Intel: Bay Trail Promises Quad Core and 3x Better Graphics
Hot Hardware posted some leaked Intel slides on the 3rd of this month on their upcoming Bay Trail platform. To date, Intel has put the highest priority on shrinking the Atom's energy footprint, going from 8.5 W in the original Diamondville + 945GSE chipset combination to 5.6 W with Cedar Trail and the NM10 chipset (both worst-case scenarios), while making only small performance increases. Now, Intel is finally trying to clear the stigma of poor performance from its Atom line with performance-focused upgrades.
The new Atoms, scheduled for release sometime in 2014, feature an architecture redesigned from the ground up. First, Intel is moving to a 22 nm process technology, which means the processor's transistors are smaller and packed together more densely. Secondly, the Bay Trail Atoms will be SoC's (system-on-a-chip). This means that the chipset, graphics, and CPU are all on the same die, which reduces power consumption and makes for a more efficient manufacturing process. The CPU itself will be a out-of-order quad-core solution, with burst speeds of up to 2.7 GHz. For an Atom, that's super fast, although I suspect the mobile parts (the ones netbook enthusiasts care about) won't be boosted that high. Current Atoms use in-order execution, which means the CPU runs all commands in the order they are presented, which reduces performance. Out-of-order execution allows Bay Trail to select the most efficient order to process data. The Bay Trail platform will support up to 8 GB of memory, the same as AMD's Brazos line. Memory speeds for Bay Trail-M remain at a maximum of 1066 MHz, just like Cedar Trail. It's unclear whether dual-channel memory will be supported.
Perhaps the most exciting upgrade is to the graphics. Intel is leaving PowerVR graphics behind, and instead using their own HD Graphics processor. That means all of the graphics driver issues that haunt Cedar Trail are no more, and Intel netbooks will finally get the DirectX 11 and OpenGL 3.3 support they need. The clock rate for the new GPU has not been disclosed yet, but I suspect it won't matter, because Intel's HD Graphics on the market now are lightyears beyond any netbook GMA GPU. Also included is hardware-accelerated H.264, MPEG-2, and WMV encoding, as well as accelerated decoding/playback for more video formats than Cedar Trail supported.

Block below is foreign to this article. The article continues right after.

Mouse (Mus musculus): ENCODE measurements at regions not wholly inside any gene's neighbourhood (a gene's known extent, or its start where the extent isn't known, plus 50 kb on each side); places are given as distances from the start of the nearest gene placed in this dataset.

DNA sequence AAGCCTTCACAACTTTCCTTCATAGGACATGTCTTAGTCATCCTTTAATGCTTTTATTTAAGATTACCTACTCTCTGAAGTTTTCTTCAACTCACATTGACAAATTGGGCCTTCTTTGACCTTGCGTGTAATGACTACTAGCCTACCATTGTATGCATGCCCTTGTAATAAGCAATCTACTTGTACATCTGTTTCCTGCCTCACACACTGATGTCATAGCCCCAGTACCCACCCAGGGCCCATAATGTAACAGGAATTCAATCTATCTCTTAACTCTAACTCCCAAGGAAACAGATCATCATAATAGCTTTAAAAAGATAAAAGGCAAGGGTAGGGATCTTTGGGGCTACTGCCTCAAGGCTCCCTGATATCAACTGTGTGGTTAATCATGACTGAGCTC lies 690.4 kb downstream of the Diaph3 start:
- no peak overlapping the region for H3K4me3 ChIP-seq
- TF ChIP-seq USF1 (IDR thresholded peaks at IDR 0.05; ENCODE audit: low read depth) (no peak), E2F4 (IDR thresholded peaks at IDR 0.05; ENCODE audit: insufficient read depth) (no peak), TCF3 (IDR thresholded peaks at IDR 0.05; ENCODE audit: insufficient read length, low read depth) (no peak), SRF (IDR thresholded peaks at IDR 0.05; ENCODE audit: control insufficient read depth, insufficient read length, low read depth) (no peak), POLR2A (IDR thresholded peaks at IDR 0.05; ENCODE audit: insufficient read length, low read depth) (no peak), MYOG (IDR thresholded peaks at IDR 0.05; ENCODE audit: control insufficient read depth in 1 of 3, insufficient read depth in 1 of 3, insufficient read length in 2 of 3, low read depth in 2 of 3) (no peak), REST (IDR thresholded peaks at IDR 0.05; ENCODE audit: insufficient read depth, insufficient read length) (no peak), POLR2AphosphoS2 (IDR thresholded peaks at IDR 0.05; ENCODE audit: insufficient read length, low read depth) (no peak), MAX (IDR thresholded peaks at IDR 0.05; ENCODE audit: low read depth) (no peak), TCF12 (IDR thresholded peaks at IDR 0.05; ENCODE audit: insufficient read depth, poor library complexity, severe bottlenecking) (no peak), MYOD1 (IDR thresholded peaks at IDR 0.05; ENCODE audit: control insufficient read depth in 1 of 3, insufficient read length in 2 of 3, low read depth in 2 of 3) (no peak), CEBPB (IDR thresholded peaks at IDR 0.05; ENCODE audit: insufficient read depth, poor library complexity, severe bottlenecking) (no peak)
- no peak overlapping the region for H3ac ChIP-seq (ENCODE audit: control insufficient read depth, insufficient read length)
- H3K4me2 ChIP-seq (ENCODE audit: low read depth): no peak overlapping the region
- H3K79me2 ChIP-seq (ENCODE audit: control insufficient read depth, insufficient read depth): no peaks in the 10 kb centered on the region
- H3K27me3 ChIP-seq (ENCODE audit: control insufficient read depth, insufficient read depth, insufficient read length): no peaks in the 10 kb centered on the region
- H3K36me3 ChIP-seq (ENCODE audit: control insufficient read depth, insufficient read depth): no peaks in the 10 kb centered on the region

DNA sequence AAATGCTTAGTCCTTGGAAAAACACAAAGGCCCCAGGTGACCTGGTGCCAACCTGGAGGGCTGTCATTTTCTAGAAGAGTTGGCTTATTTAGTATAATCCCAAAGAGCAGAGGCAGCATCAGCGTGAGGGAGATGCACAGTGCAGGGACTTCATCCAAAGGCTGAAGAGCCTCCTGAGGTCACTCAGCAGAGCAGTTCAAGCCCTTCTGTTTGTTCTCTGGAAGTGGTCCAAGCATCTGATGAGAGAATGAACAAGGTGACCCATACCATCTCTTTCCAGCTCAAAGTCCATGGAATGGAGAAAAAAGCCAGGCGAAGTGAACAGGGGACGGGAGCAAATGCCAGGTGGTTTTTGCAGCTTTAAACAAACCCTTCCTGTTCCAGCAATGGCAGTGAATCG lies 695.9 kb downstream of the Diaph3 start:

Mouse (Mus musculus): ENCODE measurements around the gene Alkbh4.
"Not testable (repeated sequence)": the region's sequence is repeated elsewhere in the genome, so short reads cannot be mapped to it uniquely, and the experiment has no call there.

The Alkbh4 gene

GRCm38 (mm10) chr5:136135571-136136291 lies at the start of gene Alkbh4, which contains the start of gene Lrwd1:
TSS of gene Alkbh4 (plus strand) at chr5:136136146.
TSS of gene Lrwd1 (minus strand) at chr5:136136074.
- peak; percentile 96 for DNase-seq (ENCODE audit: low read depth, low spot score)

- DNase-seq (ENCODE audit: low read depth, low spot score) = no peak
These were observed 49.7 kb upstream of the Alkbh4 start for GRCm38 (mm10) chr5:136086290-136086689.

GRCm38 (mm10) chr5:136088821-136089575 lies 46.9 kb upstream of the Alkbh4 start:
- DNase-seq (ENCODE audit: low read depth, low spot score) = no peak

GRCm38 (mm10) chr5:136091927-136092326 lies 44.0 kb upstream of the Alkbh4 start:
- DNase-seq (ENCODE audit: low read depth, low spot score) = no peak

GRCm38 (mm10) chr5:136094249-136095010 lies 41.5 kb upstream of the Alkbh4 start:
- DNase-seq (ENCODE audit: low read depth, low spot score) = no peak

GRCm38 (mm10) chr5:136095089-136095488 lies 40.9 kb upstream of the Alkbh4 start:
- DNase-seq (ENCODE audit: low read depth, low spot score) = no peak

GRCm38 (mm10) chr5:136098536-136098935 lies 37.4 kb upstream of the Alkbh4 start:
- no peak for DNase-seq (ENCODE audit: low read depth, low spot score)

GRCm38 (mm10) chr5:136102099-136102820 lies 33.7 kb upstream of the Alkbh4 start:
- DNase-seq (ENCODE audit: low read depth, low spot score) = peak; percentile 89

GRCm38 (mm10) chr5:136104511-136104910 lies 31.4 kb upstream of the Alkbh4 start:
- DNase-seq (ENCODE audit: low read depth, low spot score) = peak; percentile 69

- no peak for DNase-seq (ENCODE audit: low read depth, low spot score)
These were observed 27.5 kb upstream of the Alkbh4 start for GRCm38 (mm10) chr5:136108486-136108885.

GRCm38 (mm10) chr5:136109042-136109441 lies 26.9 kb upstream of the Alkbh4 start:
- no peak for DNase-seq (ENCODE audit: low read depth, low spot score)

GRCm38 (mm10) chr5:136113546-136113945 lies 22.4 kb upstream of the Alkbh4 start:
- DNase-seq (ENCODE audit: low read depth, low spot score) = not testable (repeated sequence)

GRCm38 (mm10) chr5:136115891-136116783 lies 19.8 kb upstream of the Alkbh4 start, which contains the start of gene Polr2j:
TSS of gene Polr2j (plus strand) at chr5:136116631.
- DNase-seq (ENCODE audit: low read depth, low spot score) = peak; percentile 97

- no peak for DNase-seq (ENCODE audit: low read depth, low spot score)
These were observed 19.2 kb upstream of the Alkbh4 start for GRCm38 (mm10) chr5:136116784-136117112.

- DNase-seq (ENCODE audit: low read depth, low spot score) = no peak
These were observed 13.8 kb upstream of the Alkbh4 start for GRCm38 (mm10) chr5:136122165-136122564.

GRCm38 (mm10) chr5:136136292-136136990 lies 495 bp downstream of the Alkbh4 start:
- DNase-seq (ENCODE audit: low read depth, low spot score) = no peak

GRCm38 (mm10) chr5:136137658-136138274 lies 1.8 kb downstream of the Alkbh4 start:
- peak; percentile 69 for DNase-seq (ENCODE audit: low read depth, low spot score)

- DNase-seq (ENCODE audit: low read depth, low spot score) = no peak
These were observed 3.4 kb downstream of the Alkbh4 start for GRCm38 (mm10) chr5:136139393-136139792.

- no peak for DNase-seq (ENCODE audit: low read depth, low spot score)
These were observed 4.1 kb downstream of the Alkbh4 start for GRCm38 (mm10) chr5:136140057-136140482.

Because the chipset will be fused with the processor, Bay Trail enjoys some small reductions in power consumption over previous generations of Atoms. Power consumption for Bay Trail-M is estimated to be between 4 and 6.5 W for low-end parts and 10 W for the high-end. Cedar Trail currently takes about 5 to 8 W.
AMD: Temash & Kabini Deliver Much Improved Performance
AMD demoed its upcoming Temash and Kabini APU's at CES 2013. According to Trusted Reviews, both designs are SoC's, just like Intel's Bay Trail. Temash is intended to be used in tablets and hybrid tablets/laptops. It will replace the current-gen Hondo chips. (In case you're wondering why I've never mentioned Hondo before, it's because Hondo is nearly identical to the Brazos C-series chips.) AMD expects Temash to have double the graphical power of Hondo, as well as dual-core and quad-core configurations.
Kabini is set to replace today's Brazos 2.0 as the platform of choice for power-hungry netbook users (power-hungry is a relative term). Like Temash, it will have 2-core and 4-core options. Power consumption is expected to drop by 17% compared to Brazos 2.0, while delivering 50% more performance. Both Temash and Kabini are moving to 28nm processes, essential for competing with the threats of Intel and ARM. Also, AMD's APU's are reaching the market this year, far before Intel.
In-depth data on AMD's future platforms is not available at the moment, but I expect a major battle from ARM, AMD, and Intel. This competition will drive up performance and drive down prices, and that's a big win for consumers. The question is, can netbooks be revived by newer hardware?
We'll just have to wait and see.